JUBA: Security forces patrolled South Sudan’s capital Juba on Monday and many shops were shut as the authorities warned of a tough crackdown against anyone joining a planned anti-government protest.
The world’s newest nation has suffered from chronic instability since independence in 2011, with deepening discontent prompting civil society groups to urge its leadership to step down, saying they have “had enough.”
The demonstration was set to take place the same day as President Salva Kiir inaugurated a newly created national parliament, a key condition of a 2018 peace deal that ended the country’s brutal civil war that killed nearly 400,000 people.
The government has taken a hard line against the People’s Coalition for Civil Action (PCCA) and its calls for a peaceful public uprising, arresting at least eight activists and detaining three journalists this month in connection with the demonstrations, according to rights groups.
Although the protest organizers had urged the public to come out in force, no demonstrations were reported in Juba, with residents telling AFP they were afraid even to leave home.
“We are hearing that there is no work today, and besides we are fearing (what the day will bring),” said food hawker Emelda Susu.
“I will go to the market when I see things are normal, but for now one’s life (comes) first, my friend. Yes I am fearing so I have to be careful,” Jimmy Bandu, a small-scale trader, told AFP.
The government is in full control and ... so everybody should resume his or (her) normal duties and ... not fear anything.
Michael Makuei, Information minister
National security officers with militarized mounted vehicles patrolled usually busy neighborhoods in Juba, which also saw a ramped-up police presence and low levels of traffic. The authorities have branded the protest “illegal” and warned of strict measures against anyone who defies the ban.
“The government is in full control and ... so everybody should resume his or (her) normal duties and ... not fear anything,” said Information Minister Michael Makuei.
He dismissed reports of an Internet shutdown after users reported difficulty accessing two of the country’s main networks, Zain and MTN, blaming any problems on technical troubles.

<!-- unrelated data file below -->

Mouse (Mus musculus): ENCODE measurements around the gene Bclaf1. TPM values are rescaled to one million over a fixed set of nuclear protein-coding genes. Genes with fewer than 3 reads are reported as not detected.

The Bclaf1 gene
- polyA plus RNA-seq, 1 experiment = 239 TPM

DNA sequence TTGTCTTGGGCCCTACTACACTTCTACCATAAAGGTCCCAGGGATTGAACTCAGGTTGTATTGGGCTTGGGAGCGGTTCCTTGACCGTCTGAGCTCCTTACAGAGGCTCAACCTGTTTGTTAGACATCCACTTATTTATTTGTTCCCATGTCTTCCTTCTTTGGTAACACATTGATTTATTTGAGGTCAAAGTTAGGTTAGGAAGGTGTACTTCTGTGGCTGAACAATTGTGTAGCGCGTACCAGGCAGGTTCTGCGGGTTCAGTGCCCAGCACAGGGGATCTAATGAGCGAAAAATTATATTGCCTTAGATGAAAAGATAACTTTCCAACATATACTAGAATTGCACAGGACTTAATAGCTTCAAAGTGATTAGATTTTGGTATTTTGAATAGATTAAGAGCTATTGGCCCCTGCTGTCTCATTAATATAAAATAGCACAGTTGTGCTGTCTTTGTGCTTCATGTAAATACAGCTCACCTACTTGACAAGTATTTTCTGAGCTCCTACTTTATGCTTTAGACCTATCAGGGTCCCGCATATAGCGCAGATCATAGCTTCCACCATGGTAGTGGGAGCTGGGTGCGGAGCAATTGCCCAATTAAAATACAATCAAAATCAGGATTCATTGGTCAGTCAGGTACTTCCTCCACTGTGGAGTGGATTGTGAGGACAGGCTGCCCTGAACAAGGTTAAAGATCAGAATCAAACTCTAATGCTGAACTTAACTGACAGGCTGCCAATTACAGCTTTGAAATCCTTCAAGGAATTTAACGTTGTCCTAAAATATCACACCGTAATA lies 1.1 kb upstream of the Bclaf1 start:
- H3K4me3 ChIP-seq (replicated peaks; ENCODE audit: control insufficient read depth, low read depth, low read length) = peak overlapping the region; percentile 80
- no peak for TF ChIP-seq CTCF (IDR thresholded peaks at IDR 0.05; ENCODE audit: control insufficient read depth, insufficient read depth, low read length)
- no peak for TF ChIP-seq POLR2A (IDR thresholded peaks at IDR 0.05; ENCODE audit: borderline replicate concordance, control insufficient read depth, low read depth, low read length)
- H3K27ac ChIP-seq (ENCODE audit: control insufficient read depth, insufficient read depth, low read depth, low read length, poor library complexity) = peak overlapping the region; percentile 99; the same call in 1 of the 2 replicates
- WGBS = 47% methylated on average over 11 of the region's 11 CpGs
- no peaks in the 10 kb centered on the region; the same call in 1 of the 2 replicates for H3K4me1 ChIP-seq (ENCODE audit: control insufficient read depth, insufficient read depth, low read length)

With the mood in the usually bustling capital decidedly subdued, Kiir told members of the new parliament to put citizens’ “needs above partisan consideration ... (and) place the people of South Sudan above any narrow party interest.”
“We should always remember that our final mandate in this (peace) process is to hold free, fair and credible democratic elections at the end of the transitional period,” he added, referring to long-delayed polls now expected in 2023.
In a sign of the lingering challenges facing the country, Kiir also announced that the government was pulling out of negotiations with the South Sudan Opposition Alliance (SSOMA), a coalition of rebel groups.
The talks, which were brokered in Rome by a Catholic association with ties to the Vatican, have failed to curb violence in the south of the country, despite a ceasefire signed in January 2020.
“While the quest for an inclusive peace in our country remains our sole objective, recent killings of innocent civilians ... have tested our patience,” Kiir said, accusing rebels from the National Salvation Front — a member of SSOMA — of indiscriminate attacks.
The peace process has suffered from years of drift and bickering following the 2018 ceasefire and power-sharing deal between Kiir and his former foe Vice President Riek Machar.
The PCCA — a broad-based coalition of activists, academics, lawyers and former government officials — has described the current regime as “a bankrupt political system that has become so dangerous and has subjected our people to immense suffering.”